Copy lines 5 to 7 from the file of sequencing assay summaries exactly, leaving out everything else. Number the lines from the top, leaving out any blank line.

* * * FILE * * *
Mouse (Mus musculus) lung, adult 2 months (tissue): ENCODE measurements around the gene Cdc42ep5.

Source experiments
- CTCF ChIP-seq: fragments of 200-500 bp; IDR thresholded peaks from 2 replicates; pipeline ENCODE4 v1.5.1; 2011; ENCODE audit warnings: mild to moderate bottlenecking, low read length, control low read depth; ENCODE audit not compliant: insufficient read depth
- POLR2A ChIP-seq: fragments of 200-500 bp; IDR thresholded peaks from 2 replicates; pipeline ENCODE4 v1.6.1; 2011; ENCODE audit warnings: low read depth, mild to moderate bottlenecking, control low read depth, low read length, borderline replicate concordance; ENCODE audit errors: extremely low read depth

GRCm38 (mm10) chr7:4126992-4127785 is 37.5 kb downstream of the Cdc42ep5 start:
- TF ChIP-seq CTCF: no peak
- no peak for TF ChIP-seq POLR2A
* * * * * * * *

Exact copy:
GRCm38 (mm10) chr7:4126992-4127785 is 37.5 kb downstream of the Cdc42ep5 start:
- TF ChIP-seq CTCF: no peak
- no peak for TF ChIP-seq POLR2A